I realized it would be a very interesting way for me to learn Scala syntax in a low risk and fun environment, small puzzles. Additionally, my son has expressed an interest in learning how to program. I figured this might be a great way to get him started, too. I will get back to the Scala-life series again, I promise.

My intention is to show the exact text of the problem from the web-site. Then, I would go through the process of taking the word problem and "visualizing" it; draw and possibly even animate it. Once the problem is visual, then I would then talk about possible solution approaches centering on declarative, imperative and functional. And then finally, I will transform it into both mathematical notation and Scala code.

So, let's jump right in. This post may be subjected to some frequent edit/update cycles after being published as I find my way to the right balance in working through designing this.

**Problem Statement - 001:**

If we list all the natural numbers below 10 that are multiples of 3 or 5, we get 3, 5, 6 and 9. The sum of these multiples is 23.

Find the sum of all the multiples of 3 or 5 below 1000.

**Visualization/Examples:**

- numbers below 10 with multiples of 3 or 5
- Natural numbers below 10 = 1 2 3 4 5 6 7 8 9
- Multiples of 3 = 1 2
4 5__3__7 8__6____9__ - Multiples of 5 = 1 2 3 4
6 7 8 9__5__ - Multiples only =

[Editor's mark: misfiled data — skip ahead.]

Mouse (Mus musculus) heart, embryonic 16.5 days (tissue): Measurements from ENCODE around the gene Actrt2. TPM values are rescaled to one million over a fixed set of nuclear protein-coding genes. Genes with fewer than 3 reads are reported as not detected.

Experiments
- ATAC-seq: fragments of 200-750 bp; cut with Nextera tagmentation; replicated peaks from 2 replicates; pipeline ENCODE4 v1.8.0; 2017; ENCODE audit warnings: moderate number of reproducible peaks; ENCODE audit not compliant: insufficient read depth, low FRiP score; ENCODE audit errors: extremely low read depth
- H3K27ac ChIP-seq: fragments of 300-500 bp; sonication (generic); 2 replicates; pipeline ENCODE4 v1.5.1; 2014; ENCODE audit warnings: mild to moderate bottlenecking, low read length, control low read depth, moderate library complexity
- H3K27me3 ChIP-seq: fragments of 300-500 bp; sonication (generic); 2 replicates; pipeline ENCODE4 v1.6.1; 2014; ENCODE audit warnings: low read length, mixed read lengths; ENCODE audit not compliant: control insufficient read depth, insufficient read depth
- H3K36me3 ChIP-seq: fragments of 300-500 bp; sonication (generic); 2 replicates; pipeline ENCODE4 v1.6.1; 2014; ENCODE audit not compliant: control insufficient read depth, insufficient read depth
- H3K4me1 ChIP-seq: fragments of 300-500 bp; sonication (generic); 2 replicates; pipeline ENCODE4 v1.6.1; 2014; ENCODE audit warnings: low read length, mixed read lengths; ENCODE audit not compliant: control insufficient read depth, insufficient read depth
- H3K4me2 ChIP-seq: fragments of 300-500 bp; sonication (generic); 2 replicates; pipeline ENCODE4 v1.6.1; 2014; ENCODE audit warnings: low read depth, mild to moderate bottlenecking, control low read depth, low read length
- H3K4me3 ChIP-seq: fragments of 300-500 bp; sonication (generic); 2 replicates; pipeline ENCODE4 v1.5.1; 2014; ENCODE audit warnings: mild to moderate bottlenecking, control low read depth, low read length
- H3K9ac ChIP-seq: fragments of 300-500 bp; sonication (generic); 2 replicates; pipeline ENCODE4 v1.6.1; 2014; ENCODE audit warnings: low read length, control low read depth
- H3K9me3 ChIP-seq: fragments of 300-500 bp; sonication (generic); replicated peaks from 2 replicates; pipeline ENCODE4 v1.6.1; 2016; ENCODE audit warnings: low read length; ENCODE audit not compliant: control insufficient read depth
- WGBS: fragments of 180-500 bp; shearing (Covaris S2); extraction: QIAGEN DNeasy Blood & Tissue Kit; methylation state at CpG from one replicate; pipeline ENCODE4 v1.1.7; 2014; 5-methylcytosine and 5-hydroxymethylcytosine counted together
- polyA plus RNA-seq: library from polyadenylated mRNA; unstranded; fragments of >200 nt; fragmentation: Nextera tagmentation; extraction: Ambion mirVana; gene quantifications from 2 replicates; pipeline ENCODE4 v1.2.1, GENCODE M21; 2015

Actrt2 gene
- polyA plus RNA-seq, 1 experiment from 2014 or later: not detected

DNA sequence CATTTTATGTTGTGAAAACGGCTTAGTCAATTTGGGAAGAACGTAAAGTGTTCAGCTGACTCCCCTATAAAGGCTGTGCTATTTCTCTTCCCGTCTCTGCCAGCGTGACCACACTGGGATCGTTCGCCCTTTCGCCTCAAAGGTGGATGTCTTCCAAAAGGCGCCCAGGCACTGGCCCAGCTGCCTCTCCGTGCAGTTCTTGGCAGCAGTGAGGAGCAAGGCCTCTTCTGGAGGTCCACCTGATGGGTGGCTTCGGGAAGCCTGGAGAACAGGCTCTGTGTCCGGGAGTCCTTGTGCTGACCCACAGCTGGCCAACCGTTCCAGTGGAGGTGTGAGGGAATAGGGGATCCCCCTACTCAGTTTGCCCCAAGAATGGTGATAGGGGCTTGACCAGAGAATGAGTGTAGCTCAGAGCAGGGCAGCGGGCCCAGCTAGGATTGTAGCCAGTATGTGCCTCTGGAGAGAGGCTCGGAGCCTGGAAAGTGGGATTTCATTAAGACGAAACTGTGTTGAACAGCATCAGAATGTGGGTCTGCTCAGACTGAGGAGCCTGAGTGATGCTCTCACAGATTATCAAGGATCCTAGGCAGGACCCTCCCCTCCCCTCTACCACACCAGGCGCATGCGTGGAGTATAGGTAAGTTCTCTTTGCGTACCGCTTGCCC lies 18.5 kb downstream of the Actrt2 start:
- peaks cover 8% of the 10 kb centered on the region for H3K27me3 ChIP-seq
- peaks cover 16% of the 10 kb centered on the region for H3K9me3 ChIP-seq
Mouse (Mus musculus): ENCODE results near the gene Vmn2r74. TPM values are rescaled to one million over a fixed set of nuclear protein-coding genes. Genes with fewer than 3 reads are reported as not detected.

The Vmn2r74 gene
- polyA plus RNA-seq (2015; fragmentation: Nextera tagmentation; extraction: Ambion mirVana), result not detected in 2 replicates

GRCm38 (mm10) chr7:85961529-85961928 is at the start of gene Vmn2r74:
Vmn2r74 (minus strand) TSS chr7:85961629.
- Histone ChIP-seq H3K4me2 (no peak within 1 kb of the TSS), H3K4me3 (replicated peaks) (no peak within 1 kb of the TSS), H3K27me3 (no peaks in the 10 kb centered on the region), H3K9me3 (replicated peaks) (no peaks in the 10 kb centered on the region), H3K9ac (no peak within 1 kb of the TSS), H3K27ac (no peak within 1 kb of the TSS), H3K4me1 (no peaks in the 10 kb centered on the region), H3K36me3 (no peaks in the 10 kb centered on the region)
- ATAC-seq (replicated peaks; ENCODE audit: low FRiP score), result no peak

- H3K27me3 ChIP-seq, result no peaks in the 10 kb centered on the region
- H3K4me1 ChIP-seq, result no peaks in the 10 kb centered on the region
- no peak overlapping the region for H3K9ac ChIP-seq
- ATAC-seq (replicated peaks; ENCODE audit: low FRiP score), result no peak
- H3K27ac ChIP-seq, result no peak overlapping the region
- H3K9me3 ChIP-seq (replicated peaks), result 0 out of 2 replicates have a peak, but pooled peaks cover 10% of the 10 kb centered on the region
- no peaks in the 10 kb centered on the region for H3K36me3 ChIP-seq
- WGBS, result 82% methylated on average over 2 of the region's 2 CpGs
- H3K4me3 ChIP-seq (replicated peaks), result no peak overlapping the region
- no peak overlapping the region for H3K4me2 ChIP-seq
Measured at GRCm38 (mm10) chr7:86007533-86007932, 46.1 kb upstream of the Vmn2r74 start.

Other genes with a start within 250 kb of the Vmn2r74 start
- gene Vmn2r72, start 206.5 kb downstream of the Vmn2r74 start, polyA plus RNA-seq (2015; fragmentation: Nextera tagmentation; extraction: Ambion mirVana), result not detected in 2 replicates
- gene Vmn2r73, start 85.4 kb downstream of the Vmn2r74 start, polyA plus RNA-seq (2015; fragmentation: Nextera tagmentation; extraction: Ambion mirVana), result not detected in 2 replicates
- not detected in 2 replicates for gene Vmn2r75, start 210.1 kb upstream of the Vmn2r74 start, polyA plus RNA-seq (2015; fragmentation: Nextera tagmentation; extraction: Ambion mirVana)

**3 5 6 9** - Sum = 3 + 5 + 6 + 9 =
**23** - numbers below 20 with multiples of 3 or 5
- Natural numbers below 20 = 1 2 3 4 5 6 7 8 9 10 11 12 13 14 15 16 17 18 19 20
- Multiples of 3 = 1 2
4 5__3__7 8__6__10 11__9__13 14__12__16 17__15__19__18__ - Multiples of 5 = 1 2 3 4
6 7 8 9__5__11 12 13 14__10__16 17 18 19__15__ - Multiples only =
**3 5 6 9 10 12 15 18** - Sum = 3 + 5 + 6 + 9 + 10 + 12 + 15 + 18=
**78**

**Mathematical Notation:**

TBD

**Test Cases:**

- floor = 1, ceiling = 10, multiples = 3 and 5, answer = 3 + 5 + 6 + 9 = 23 (provided in problem statement)
- floor = 1, ceiling = 20, multiples = 3 and 5, answer = 3 + 5 + 6 + 9 + 10 + 12 + 15 + 18 = 78 (produced by hand)
- floor = 1, ceiling = 1000, multiples = 3 and 5, answer = ? (produce from code)

**Code Implementation Approaches:**

The first and most intuitive approach for me at this time is to go one by one for each number from floor (1) to ceiling (10) and test a number for whether it is divisible by 3 or divisible by 5. If so, add it to a total I am keeping. And when the loop is finished, I will have my answer. Here's the small Scala Object class I created to perform the work:

object Problem001 extends App { //http://projecteuler.net/index.php?section=problems&id=1 override def main(args : Array[String]) : Unit = { javaWithoutSemicolons } def javaWithoutSemicolons : Unit = { val floor = 1 val ceiling = 10 val multiple3 = 3 val multiple5 = 5 var sum = 0 for (i <- floor until ceiling) if ((i % multiple3 == 0) || (i % multiple5 == 0)) sum = sum + i Console.println("javaWithoutSemicolons.sum=" + sum); } }

This code looks almost identical to the Java code I would write, essentially Java without semicolons. Note the presence of the "var" for "sum". This is referred to as the "imperative" approach (as contrasted with the "functional" approach) to composing a solution. So, how might one go about moving this towards the more functional approach which is gently promoted by advanced Scala developers (and not so gently by functional programmers who have recently, if not reluctantly, adopted Scala)? We find a way to ensure everything remains "immutable"; i.e. there are no "var" entities defined. Additionally, we don't explicitly loop, but leave that to the internal implementations of appropriate classes and functions. Here's an updated version of a Scala class Problem001 with the new method "headedTowardsFunctional" demonstrating a version of the code moved substantially closer towards the functional goal: